Likewise, whatever we associate an idea with not only shapes the meaning it has but how we “feel about it” when thinking of it. As a general rule the mind is always in the process of forming a chain-of-association that links ideas together as a way of making them mean something and classifying them accordingly. Whatever ideas we associate with an idea shapes that idea in terms of what it means, and them meaning it has shapes how we experience it and what it means about us in relationship with it. We develop ideas to give them meaning by how they exist in relationship with other ideas of a similar nature. When we make positive associations it intensifies the love and desire for the idea, whereas when we associate very negative and disgusting ideas with it, it makes it very repulsive and we form a kind of disdain for it. In whatever way we shape the idea in our mind as an experience that’s associated to other ideas of the same nature, that makes them either desirable or repulsive, shapes our tendency towards or away from them simultaneously.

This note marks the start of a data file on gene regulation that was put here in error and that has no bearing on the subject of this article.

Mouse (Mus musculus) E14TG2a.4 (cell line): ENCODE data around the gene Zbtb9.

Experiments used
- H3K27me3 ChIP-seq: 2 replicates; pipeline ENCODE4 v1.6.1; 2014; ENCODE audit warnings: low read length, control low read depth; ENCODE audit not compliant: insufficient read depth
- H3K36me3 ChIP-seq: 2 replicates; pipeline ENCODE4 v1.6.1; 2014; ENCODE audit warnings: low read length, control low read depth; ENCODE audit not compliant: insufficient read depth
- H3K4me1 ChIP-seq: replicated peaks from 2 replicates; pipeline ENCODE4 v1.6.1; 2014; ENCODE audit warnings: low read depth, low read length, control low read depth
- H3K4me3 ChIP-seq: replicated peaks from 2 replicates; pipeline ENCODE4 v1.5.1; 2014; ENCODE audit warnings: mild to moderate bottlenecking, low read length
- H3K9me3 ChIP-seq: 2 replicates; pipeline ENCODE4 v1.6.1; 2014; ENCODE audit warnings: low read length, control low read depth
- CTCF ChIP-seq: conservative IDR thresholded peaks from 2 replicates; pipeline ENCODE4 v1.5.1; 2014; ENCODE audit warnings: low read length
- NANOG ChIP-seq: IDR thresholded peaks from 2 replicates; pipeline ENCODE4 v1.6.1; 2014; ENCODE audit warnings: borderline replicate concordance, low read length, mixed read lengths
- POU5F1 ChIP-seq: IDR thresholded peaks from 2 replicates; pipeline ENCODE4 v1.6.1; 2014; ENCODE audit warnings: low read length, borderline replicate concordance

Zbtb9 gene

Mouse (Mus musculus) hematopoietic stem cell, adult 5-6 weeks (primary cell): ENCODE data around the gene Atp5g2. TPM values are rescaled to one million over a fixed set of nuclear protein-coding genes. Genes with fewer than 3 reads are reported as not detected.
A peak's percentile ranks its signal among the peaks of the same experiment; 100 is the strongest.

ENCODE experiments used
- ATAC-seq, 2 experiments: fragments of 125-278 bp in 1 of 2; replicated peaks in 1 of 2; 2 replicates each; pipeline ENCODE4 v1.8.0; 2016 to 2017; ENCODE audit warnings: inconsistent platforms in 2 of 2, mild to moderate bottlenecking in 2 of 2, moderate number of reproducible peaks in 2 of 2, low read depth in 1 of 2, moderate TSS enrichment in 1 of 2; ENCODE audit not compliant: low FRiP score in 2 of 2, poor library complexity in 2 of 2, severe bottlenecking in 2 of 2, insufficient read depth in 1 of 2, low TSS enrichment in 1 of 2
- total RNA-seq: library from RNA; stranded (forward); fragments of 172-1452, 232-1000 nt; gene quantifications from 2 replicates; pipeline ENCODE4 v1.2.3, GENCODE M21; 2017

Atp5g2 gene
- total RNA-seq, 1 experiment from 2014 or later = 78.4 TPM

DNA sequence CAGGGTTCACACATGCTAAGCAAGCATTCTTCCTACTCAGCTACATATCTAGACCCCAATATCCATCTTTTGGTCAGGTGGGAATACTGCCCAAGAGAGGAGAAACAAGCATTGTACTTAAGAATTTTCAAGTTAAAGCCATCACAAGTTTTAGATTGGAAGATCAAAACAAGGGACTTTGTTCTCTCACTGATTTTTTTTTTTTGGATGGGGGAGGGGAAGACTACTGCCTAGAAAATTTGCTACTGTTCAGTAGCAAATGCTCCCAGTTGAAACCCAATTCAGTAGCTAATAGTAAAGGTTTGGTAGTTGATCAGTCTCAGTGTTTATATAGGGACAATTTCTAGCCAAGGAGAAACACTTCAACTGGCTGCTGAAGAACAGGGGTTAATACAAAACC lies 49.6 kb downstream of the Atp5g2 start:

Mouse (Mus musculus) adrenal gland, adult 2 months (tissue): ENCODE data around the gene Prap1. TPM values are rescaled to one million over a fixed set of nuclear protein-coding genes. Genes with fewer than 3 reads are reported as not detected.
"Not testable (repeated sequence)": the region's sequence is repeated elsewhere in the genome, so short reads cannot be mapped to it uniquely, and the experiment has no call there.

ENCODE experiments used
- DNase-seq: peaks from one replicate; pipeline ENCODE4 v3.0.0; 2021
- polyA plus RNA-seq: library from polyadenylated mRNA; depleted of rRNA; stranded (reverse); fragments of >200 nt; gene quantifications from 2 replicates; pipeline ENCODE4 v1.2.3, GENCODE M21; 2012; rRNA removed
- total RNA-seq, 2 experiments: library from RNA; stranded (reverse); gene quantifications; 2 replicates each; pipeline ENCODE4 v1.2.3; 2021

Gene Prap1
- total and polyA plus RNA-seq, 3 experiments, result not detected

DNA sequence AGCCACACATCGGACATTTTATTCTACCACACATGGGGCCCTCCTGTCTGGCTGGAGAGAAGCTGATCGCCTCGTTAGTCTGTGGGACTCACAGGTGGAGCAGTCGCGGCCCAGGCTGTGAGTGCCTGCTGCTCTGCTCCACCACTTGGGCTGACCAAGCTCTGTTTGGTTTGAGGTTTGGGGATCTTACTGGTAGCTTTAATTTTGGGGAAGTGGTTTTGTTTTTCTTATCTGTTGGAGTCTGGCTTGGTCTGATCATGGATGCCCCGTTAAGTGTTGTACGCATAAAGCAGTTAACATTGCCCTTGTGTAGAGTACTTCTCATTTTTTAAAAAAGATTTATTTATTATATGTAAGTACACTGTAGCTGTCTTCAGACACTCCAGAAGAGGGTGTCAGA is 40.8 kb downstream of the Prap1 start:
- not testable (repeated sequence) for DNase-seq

By learning how to work with our own imagination to form an internal representation of an idea that we use to let go of ideas or break habitual tendencies, or move towards more beneficial ideas with a sense of eagerness and enthusiasm is the secret to using your will to transform habits and behaviors that we’ve outgrown or realize are not in the best interest of our growth and development. When we make a decision to quit one thing and begin doing something new, and we use our “will” to actualize the reality of our choice, doesn’t mean to suffer and struggle through the agony of constant temptation to eventually tire, relapse and give up, but comes rather as our ability to change how we’ve polarized an idea to move it from a desirable to an undesirable state, while transferring the feeling of desire from the old idea onto the new idea. By taking what we once deemed pleasurable and rendering it painful by how we re-present the idea to ourselves internally by “remaking the experience”, makes it easy to resist. As we form our new idea with intense sensory details, positive and compelling emotions, and associate it with ideas whose meaning makes us feel the way we want to feel, we naturally move towards them with a sense of love, devotion, and excitement. It’s all about how an experience makes us feel and what it means about us as we engage in it.